$1-Billion Opportunity

Field data offers a huge potential revenue stream for farmers, but obstacles remain before growers can market it.

The agriculture industry may be sitting on a $1-billion gold mine with the data it generates, Image by Jim Patrico

In times of lower commodity prices and higher input costs, agriculture data’s potential $1-billion revenue stream for farmers would be a welcome new market. But, this world of ag data collection and sharing has a ways to go to achieve maturity.

The U.S. Senate Committee on Commerce, Science and Transportation recognizes the potential for farmers to sell data to a variety of customers in all segments of agriculture and beyond. Yet, a big stumbling block remains: no standardized way to collect and aggregate that data to make it useful, while still protecting producers’ rights.

Gypsum, Kansas, wheat farmer Justin Knopf, vice president of the Kansas Association of Wheat Growers, told the committee the data he collects on his farm has been valuable in making good decisions.

“Data is all around us, and there is value in it all,” he explains. “While a record of Google searches and websites visited may be useless history to me, analysts and marketers see valuable information that allows them to adjust the content they create. The same, of course, is true in agriculture. While some may see a jargon-filled spreadsheet or just a bunch of various colors on a field map, I see ways to maximize efficiency in my operation.”

The ability to collect data, process it and then use it to make the best decisions has become a core competency for many farmers, Knopf adds.

DATA MARKET. Jason G. Tatge, cofounder, president and CEO of Farmobile, an agriculture technology start-up based in Kansas, explains they turn farmer data into a commodity. They share the revenue reaped from that data with the producers who create it. Tatge notes the movement to monetize farmer data is just beginning to scratch the surface.

“There is a market to put together data to understand best-management practices, for example,” he says. “That is how we can create a revenue stream.”

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Tatge says data buyers already include analytics companies, insurance and reinsurance providers, and equipment manufacturers. But, growth in this industry is being slowed for multiple reasons, one being that the vast majority of data generated from farm fields is never even collected.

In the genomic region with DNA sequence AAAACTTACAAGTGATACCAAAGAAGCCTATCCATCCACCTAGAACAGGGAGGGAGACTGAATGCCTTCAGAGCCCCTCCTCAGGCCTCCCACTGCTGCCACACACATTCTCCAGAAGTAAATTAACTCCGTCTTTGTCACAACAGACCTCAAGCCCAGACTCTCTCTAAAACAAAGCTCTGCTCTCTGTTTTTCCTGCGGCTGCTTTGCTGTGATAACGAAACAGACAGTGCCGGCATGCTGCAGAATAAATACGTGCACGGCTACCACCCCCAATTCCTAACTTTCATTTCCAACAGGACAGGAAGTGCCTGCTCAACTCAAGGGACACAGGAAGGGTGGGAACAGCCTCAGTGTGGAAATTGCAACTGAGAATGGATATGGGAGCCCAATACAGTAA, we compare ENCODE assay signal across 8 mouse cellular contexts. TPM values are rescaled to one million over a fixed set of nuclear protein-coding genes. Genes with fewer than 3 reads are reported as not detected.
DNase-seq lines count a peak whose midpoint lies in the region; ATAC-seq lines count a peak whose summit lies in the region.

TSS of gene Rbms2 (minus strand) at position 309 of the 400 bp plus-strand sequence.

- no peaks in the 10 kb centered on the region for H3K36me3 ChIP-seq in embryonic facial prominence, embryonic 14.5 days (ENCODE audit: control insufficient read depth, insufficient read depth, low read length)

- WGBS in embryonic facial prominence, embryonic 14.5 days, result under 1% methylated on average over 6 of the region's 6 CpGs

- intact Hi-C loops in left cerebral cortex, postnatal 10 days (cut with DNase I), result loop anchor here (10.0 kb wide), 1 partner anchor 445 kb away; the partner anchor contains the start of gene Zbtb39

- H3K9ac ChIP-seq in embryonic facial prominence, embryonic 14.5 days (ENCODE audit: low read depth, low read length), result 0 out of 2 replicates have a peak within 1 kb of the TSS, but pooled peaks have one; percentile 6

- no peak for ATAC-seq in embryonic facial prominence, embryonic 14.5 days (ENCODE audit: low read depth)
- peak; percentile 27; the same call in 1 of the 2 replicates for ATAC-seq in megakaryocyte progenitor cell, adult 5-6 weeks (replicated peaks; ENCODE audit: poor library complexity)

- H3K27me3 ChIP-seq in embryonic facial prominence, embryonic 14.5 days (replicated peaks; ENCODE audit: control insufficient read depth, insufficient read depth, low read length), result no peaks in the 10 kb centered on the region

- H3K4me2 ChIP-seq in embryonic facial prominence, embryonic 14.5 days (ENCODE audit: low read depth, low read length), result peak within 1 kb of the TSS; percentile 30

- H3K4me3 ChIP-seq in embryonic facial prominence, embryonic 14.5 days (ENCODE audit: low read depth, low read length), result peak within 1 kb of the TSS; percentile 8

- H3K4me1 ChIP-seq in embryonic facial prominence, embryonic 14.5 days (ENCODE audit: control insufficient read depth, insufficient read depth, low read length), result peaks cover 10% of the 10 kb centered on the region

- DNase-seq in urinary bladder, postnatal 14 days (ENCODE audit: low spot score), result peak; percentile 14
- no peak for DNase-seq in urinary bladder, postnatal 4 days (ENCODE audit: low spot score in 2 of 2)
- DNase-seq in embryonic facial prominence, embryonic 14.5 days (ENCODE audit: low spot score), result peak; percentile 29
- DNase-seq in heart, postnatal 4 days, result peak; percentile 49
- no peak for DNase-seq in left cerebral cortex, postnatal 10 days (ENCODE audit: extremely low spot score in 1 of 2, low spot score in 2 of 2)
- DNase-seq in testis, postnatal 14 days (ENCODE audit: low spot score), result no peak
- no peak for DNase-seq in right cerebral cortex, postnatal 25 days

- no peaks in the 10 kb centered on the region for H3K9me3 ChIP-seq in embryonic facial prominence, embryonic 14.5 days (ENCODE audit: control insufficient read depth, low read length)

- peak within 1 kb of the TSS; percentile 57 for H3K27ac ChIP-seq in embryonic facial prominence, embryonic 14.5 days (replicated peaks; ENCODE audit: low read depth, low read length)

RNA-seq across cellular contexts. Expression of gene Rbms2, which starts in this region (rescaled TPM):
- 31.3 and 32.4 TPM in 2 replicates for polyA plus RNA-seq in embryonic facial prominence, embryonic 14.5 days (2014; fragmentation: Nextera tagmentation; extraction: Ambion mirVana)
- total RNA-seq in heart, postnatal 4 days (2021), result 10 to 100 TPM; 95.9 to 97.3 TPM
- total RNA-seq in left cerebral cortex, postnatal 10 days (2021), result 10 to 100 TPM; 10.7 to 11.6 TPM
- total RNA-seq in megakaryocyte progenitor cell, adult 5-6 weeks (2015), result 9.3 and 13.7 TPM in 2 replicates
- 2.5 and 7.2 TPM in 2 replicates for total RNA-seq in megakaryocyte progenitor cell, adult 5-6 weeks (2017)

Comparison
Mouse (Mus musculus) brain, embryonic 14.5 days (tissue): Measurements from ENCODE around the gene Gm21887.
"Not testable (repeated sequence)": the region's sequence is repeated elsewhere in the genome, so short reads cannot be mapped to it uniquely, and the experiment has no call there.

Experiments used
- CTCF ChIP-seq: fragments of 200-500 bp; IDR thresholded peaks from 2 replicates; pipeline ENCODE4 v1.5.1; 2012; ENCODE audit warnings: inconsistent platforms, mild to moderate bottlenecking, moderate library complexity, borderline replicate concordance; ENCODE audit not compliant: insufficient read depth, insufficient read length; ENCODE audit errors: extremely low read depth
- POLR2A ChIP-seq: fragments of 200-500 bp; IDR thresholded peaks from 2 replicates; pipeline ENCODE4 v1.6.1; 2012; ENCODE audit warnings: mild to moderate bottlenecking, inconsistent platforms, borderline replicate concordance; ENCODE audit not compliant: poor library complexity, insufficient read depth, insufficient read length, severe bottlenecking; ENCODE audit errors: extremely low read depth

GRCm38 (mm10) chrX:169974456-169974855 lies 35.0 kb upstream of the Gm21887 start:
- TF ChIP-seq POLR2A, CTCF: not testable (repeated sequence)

“Once a person buys data, another wants to buy,” Tatge explains. “The problem is now we don’t have enough data. Eighty percent of data generated in cabs today does not make it out of the cab. The agriculture industry lacks a common interface to be able to get data out of the cab.”

DATA ON THE FARM. Knopf says currently there are three main types of data he uses on his Kansas farm:

1) microdata he collects and produces that is specific to his operation

2) data specific to his farm provided by service partners

3) macrodata the farm provides to others, who in return give the farm information about what is happening in the industry on a larger scale.

“As on many farms, our seeding, spraying and harvesting equipment all have hardware and software that measures and records spatially what is being done or happening in the field,” Knopf says. “Performing on-farm research with sound scientific and statistical principles is one way we use this technology.”

For example, he’s able to quantify how cover crops affect crop yields, which has led to a broader adoption of the practice.

“We utilize satellite imagery as a way to help us identify management zones within a field and predict yield variability,” he adds. “These management zones allow us to modify our seeding rates based on the productivity of the land, which lowers our seed cost on acres that are less productive.”

Knopf uses zone soil sampling to quantify fertility levels in different areas of a field. This allows him to fertilize based on specific soil conditions and nutrient levels.

Data like this will likely have a dollar value associated with it one day. Shannon Ferrell, associate professor in the Oklahoma State University Department of Agricultural Economics, says the application of big data to agricultural production has the potential to improve profitability and manage risks.

“Current technological, economic and legal environments raise issues about how the value of agricultural data will be captured among the agricultural producers generating the data and the agricultural technology providers aggregating it,” he said in written testimony before the Senate committee.

“Producers receiving what they deem to be sufficient value for their data contributions is critical as a potential gateway issue for making those contributions; without large, robust participation in agricultural data systems, such systems will fail to reach their full potential. Thus, addressing the concerns of agricultural producers with respect to their rights in data, the value it creates and their privacy if they choose to share their information is vital to see that the agricultural industry collectively maximizes the value of these data technologies.”

Ferrell says farmers often raise concerns about who owns the data collected. He admits, “There are no clear answers in the current intellectual property framework.

“However, the question of agricultural data ownership may not be as important as ensuring farmers always have access to their data, can receive value from its use and can feel comfortable with the level of privacy--or lack thereof--that can be afforded to those participating in big data platforms,” he says.

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